Adding an odd twist to a long-running controversy, a 133-foot-tall crane is to be raised in the parking lot of the Church of the Nativity in Fair Haven tomorrow to give residents and passersby some idea of what a cellphone tower would look like if built there.

One thing it is sure to look like: a crane three times the height of the church’s 40-foot steeple.

The church property has become the latest front in a effort by Verizon Wireless to build a tower in the borough. Two years ago, the town restricted all such towers to borough-owned property, but each specific site proposed since then has generated strong opposition from residents—or at least, those who aren’t complaining about dropped calls.

One scenario, a proposed swap of parkland at Fair Haven Fields, was shot down by state officials as a violation of Green Acres rules. More recently, on July 12, the council approved allowing a tower next the police station on Fisk Street.

But Verizon and another carrier, Omnipoint Communications, had by then turned their attention to the Church of the Nativity, at the corner of Hance and Ridge Roads, in the hopes of putting a 133-foot tower there. Verizon lawyers have been making lots of noise about getting the ordinance that restricts towers to borough property overturned in court, and borough officials appear worried they’ll be on the losing side of litigation.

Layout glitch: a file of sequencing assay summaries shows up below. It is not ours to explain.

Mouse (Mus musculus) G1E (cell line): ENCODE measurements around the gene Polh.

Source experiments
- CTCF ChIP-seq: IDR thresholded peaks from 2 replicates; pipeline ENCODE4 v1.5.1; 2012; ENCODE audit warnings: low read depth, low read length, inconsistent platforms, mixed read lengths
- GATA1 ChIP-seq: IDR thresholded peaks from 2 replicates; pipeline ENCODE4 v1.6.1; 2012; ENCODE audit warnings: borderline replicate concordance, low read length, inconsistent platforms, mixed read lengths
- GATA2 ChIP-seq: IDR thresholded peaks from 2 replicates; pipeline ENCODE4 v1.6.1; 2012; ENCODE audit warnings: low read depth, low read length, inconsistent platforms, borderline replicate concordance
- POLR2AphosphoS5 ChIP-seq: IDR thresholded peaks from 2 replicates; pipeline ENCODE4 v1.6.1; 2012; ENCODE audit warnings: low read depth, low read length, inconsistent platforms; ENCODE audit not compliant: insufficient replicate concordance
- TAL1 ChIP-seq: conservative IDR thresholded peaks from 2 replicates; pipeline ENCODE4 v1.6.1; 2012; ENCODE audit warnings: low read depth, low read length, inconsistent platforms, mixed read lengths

Now comes the crane show. Curiously, The Hub, which got the scoop on the demonstration for this week’s issue, doesn’t say whose idea it was, so it’s not clear if this is meant to charm residents or appall them.

The Hub story does say that when the question of what day to erect the crane came up at the July 13 Zoning Board meeting,

one person in the audience suggested it should be on a Sunday so more people could see it, but that idea was turned down because it would be there during church services.

“It’s going to be up there every Sunday for church forever,” an audience member said…

The crane will be up from 9a to 4p. Saturday. The Zoning Board has scheduled a special meeting on the controversial tower issue for next Thursday, July 27, at 7:15 p.

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